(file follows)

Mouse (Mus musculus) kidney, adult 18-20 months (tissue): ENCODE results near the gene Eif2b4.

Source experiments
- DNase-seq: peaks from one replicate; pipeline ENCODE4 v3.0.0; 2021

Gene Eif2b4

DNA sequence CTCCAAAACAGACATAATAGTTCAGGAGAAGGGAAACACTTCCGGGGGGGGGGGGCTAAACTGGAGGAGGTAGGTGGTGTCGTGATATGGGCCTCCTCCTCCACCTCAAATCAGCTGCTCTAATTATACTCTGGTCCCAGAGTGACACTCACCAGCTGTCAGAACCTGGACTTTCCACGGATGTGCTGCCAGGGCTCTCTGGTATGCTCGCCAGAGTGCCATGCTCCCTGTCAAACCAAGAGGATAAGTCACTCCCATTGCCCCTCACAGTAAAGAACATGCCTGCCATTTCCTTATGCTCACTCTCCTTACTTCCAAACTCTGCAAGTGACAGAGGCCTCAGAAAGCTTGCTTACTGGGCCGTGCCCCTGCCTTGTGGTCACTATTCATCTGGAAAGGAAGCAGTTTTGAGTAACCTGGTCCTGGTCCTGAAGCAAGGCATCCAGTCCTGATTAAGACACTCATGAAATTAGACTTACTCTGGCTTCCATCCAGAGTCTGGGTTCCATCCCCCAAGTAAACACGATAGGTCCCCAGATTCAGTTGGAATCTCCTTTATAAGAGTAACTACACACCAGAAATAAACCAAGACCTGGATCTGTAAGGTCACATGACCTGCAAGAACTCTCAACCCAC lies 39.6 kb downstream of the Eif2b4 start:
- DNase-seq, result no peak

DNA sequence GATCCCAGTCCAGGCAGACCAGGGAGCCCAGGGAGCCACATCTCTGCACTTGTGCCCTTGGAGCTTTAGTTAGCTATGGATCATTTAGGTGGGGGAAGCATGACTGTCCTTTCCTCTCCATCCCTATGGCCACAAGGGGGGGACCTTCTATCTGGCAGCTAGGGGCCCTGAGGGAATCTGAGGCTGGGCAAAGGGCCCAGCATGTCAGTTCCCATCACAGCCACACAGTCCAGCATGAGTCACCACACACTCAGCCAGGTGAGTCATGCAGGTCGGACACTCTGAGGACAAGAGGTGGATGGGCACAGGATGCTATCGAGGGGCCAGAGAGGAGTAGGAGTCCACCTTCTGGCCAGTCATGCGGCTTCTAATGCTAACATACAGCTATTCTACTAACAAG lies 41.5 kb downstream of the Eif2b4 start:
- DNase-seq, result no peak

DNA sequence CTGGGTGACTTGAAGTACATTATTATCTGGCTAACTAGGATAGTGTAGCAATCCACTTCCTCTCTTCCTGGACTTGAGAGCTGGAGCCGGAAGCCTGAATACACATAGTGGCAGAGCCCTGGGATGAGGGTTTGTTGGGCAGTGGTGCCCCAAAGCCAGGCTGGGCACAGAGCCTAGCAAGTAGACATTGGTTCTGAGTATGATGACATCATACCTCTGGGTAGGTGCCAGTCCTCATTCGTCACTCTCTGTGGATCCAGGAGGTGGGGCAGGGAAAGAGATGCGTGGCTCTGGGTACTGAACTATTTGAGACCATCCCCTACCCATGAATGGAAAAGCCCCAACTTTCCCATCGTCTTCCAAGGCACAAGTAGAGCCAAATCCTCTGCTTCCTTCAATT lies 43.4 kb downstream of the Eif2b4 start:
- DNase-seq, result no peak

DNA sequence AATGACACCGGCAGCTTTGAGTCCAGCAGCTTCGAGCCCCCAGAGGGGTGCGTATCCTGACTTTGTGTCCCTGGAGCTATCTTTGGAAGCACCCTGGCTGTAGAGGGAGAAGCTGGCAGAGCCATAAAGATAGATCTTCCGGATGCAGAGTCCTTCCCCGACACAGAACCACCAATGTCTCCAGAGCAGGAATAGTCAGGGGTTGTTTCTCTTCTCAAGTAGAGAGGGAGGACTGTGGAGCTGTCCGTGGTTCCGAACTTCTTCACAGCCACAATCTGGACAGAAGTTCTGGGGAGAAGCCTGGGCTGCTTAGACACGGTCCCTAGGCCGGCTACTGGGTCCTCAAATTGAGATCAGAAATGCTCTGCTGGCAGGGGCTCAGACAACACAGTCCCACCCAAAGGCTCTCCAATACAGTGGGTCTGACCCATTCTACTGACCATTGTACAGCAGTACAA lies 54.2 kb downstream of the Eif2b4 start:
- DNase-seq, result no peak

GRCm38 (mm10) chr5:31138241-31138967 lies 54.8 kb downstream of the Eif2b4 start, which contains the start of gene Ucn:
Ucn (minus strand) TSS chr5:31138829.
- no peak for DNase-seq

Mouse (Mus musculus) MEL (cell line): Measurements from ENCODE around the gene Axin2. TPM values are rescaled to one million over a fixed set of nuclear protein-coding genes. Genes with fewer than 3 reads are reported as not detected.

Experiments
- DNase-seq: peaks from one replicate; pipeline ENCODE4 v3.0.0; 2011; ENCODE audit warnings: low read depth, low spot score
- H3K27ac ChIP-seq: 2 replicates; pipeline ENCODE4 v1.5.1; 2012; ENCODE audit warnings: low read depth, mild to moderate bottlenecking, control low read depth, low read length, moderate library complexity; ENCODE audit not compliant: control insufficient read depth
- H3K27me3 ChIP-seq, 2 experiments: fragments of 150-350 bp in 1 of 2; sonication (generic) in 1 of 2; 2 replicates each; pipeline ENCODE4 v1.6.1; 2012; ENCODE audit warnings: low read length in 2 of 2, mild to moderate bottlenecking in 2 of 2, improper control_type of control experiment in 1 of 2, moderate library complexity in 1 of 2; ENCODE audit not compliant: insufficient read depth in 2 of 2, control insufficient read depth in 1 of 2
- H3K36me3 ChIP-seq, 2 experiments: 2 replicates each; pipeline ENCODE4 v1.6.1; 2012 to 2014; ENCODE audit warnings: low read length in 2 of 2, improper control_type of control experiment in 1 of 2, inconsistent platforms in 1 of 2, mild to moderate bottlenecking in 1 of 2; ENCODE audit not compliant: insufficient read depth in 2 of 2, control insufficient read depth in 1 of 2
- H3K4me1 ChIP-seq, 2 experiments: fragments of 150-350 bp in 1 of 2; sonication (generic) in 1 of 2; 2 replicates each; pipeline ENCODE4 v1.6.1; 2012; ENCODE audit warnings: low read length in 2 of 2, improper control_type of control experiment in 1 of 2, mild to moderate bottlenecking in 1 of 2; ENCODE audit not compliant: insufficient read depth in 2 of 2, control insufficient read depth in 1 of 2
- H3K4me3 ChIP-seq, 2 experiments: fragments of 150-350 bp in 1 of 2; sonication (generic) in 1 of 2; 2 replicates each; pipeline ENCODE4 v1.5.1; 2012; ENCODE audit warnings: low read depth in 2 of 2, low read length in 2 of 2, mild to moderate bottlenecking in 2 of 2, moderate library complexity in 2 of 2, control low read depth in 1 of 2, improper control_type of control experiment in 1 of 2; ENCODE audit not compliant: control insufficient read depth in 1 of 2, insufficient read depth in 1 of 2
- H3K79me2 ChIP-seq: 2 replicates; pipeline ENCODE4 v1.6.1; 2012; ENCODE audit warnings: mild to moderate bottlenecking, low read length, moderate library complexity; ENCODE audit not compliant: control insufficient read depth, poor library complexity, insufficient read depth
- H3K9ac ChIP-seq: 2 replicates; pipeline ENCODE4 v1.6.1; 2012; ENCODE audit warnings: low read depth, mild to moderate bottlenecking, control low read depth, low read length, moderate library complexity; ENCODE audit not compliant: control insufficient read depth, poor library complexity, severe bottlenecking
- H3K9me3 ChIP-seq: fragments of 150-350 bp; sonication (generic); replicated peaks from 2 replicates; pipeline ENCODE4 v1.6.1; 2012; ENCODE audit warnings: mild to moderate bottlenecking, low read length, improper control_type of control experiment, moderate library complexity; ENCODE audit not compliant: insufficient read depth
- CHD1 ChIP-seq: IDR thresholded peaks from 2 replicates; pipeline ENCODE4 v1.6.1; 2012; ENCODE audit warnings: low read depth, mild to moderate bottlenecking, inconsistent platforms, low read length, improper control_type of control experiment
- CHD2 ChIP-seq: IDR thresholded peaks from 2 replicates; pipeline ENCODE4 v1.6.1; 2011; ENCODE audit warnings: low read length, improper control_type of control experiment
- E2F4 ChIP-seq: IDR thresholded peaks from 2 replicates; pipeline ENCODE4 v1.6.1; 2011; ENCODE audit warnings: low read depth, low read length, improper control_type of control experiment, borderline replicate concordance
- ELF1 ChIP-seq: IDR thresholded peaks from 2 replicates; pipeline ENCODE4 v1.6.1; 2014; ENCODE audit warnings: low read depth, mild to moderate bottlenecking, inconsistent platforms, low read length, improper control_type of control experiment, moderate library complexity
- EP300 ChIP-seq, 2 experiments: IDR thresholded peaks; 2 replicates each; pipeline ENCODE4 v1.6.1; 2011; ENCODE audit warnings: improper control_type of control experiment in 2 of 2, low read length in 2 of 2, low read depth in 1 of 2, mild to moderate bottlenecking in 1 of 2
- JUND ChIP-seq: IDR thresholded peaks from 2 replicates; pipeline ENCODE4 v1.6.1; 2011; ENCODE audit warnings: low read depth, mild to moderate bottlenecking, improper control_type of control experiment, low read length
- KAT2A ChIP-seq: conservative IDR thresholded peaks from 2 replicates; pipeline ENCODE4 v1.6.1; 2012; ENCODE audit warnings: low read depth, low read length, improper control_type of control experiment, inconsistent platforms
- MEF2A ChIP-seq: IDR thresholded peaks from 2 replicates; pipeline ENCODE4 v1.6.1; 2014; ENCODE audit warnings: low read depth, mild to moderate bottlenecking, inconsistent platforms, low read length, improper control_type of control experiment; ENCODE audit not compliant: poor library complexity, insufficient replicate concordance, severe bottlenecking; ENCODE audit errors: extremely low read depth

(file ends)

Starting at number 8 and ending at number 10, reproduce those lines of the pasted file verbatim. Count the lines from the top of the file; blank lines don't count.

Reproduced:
- DNase-seq, result no peak

DNA sequence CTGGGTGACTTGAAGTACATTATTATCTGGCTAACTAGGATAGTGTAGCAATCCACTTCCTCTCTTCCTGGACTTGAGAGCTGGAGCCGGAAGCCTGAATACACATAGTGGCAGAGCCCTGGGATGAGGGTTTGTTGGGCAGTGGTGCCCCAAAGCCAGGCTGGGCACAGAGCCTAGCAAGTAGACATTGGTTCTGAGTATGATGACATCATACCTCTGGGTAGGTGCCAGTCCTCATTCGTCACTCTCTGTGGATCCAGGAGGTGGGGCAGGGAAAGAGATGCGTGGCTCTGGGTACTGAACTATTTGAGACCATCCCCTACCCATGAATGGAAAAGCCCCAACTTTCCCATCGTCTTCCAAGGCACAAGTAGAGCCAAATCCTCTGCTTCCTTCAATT lies 43.4 kb downstream of the Eif2b4 start:
- DNase-seq, result no peak